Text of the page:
Money can’t buy a championship

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The graph above shows total expenditure on athletics for Patriot League schools.

Katelyn Arnold

Numbers show no relationship between spending and winning

It’s well known that in professional sports more money leads to more wins. In the MLB, the past two worlds series champions, the San Francisco Giants and Boston Red Sox, were among the five highest paying teams in the MLB in 2014 and 2013.

Ohio State allocated $120 million to athletics this season. They’ve won seven national championships in the past decade. Their Big 10 competitor, Purdue, spends $74 million. They’ve won one national championship since 2005.

Even though big spending has a led to big wins in professional sports and big market college teams, the trend does not seem to apply to the Patriot League.

The graph above shows total expenditure on men’s basketball for Patriot League schools.
The graph above shows total expenditure on men’s basketball for Patriot League schools.

Pooling from the eight sports that every school shares, American University claims the most Patriot League Championships in the last ten years, totaling 19. But in terms of total expenditure on athletics, American has the lowest budget. Total expenditure includes coaches’ salaries, team operating expenses, athletic related student aid, recruiting expenses and subset expenses.

On the other end of the spectrum, Boston University dominates the league when it comes to spending, with a total expenditure of $31 million. Only Army trails behind in recruiting expenses with $607,081. Boston University’s athletic related student aid costs sum to $15 million. Lafayette is second to last in the Patriot League, in terms of dollars spent of athletics.

At Lafayette, two-thirds of our athletic budget comes from the college itself and the remaining third is from fundraising groups. The Maroon Club, along with groups like Friends of Football and Friends of Field Hockey, raised $1.2 million for the athletic programs in 2014. This money goes to fund travel, apparel, food and equipment. These expenses are important to attract recruits to play at Lafayette, head field hockey coach Jennifer Stone said.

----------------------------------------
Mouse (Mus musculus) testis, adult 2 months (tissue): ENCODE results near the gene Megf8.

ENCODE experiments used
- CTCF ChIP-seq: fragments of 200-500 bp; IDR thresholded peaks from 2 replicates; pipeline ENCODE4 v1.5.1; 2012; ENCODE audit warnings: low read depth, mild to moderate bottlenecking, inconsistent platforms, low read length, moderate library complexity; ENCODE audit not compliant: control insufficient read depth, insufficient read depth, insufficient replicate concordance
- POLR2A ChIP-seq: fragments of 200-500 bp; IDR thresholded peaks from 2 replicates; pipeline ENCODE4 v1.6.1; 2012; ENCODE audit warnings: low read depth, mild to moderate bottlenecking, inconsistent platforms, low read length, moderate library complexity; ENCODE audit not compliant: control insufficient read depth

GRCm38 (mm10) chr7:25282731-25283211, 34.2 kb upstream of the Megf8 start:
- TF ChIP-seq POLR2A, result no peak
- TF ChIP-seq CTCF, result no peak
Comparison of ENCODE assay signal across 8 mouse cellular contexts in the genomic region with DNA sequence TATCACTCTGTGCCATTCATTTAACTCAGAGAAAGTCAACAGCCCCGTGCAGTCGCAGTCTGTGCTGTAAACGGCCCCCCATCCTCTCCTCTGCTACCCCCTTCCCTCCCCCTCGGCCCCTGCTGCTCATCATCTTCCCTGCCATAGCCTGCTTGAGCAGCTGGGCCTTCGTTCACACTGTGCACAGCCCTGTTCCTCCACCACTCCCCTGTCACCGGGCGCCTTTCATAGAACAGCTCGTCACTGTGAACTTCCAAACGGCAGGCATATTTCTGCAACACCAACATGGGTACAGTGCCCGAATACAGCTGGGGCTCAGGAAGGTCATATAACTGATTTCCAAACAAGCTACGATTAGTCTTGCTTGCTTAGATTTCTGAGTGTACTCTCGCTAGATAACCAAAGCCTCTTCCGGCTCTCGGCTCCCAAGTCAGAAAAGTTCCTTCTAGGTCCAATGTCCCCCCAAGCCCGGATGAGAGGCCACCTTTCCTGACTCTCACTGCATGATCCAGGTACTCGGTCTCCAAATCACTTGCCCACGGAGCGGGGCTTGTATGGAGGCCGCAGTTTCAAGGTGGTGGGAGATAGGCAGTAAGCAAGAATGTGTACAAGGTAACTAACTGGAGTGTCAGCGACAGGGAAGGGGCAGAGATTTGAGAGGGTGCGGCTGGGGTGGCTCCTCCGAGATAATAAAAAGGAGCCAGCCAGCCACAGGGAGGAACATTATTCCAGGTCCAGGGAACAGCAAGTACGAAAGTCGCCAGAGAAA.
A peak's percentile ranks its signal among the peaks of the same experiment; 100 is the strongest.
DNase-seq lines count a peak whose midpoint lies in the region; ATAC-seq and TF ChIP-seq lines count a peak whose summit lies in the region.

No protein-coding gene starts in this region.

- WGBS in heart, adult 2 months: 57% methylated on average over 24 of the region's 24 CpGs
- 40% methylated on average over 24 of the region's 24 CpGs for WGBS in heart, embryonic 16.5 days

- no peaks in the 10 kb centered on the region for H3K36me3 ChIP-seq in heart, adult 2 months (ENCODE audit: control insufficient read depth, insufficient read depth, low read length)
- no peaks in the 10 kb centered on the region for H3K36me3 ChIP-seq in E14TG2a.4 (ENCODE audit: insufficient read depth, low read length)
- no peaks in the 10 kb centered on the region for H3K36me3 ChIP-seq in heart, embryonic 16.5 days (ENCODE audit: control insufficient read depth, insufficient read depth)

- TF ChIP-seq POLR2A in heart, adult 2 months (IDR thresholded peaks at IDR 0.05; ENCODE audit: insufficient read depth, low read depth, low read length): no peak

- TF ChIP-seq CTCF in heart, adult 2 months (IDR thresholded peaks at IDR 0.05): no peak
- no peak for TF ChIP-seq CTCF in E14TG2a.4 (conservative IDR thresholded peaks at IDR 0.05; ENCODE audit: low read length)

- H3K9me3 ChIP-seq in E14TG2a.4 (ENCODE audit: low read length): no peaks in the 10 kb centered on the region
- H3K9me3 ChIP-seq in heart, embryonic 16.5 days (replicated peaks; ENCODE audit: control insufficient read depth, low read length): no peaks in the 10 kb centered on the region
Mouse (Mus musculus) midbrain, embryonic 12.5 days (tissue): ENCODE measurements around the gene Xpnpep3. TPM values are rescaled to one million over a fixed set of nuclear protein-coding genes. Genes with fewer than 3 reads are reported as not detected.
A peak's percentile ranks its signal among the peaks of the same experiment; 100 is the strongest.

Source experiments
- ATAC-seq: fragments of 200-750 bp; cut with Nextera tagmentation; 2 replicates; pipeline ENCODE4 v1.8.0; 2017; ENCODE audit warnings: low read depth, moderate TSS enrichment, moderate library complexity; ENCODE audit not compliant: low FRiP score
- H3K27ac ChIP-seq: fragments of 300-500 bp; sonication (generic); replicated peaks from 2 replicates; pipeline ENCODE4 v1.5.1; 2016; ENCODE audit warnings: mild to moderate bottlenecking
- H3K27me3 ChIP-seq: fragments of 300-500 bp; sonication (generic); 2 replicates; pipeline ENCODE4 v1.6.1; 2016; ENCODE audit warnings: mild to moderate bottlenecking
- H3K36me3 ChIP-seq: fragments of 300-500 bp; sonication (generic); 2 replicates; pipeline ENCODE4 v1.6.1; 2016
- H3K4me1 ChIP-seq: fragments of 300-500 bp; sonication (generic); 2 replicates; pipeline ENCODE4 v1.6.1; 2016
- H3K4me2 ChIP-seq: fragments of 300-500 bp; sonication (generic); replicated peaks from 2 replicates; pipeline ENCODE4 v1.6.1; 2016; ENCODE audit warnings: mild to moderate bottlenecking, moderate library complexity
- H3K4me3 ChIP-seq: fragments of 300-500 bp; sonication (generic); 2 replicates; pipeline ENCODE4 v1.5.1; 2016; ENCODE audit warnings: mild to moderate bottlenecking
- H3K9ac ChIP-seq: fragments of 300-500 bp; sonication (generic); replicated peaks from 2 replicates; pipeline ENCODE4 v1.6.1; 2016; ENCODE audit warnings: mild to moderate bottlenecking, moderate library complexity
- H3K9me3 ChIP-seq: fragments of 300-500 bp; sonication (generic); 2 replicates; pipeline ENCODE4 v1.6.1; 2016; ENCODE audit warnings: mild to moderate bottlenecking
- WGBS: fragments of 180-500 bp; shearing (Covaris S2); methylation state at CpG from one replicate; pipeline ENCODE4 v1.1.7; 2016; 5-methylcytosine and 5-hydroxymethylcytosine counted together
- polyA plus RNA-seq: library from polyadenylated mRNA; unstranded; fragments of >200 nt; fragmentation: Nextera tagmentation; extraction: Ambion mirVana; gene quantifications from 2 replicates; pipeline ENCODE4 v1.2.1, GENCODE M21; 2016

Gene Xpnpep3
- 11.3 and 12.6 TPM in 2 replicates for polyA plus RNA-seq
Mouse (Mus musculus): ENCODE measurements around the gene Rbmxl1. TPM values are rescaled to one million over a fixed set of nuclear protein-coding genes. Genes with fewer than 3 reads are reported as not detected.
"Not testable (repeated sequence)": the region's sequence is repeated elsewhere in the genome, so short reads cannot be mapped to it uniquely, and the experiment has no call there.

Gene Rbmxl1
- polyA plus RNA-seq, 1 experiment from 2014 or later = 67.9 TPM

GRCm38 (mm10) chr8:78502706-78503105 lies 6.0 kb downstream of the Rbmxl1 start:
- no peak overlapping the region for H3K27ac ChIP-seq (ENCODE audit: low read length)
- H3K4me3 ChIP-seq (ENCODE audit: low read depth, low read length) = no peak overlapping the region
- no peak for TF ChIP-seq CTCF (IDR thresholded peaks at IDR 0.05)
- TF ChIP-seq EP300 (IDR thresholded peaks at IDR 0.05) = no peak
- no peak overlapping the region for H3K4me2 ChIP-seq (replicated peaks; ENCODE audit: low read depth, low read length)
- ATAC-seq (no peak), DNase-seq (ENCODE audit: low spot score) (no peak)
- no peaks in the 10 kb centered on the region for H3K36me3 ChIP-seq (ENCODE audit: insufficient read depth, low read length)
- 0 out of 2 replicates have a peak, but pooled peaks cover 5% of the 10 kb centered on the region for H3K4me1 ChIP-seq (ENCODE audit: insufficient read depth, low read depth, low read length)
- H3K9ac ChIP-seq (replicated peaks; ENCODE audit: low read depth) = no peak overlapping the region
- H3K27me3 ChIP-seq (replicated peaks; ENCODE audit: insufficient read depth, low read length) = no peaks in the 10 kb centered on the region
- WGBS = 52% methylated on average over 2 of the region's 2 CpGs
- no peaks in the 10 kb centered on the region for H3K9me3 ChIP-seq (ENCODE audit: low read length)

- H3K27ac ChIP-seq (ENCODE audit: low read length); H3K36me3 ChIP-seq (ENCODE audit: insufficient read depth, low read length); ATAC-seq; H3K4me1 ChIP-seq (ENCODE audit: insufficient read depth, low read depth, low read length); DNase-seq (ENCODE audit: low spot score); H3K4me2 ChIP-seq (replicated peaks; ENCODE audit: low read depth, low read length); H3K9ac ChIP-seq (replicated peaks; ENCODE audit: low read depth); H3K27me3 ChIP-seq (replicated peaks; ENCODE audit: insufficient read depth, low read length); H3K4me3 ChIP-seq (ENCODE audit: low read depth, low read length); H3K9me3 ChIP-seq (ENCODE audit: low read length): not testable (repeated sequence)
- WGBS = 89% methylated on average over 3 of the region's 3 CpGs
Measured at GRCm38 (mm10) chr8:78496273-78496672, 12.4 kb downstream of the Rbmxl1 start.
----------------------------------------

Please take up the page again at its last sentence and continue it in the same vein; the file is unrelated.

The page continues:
As Executive Director of the Maroon Club Joe Giaimo said, it is costly to find recruits who have the academic credentials to come to Lafayette, as well as have the skill and athletic ability to help teams compete at a high level. Because these prospects aren’t readily available, coaches must travel to find them.

“We want to be able to attract the best student athletes in the country and in the world to come to our campus so we can compete for Patriot League championships,” Giaimo said. “To go and find those players, it costs money. The costs to travel for that are expensive. Now that most of our programs are scholarship, its not just [the head] coach going to recruit, it’s [their] assistants as well because when you’re dealing with scholarships now, you have to make decisions that much quicker.”

Even though American comes from the bottom of the barrel in terms of funding, they seem to be an outlier. Lehigh has the second highest total expenses in the Patriot League. They are behind American in the sample of sports teams with 13 championships.

Boston University joined the Patriot League just two years ago. Coming from the America East, a larger league, BU’s budget is larger than the average Patriot League school.

However, even with their large budget, most Patriot League teams seem like they were able to compete with BU athletically. Take, for example, Lafayette’s men’s basketball team.

In order to win the Patriot League Championship, the Lafayette men’s basketball team had to defeat Boston University in the first round of the tournament. They won the game by 25 points.

Boston University’s total expenses given to men’s basketball is $537,578 in contrast with Lafayette’s $154,737.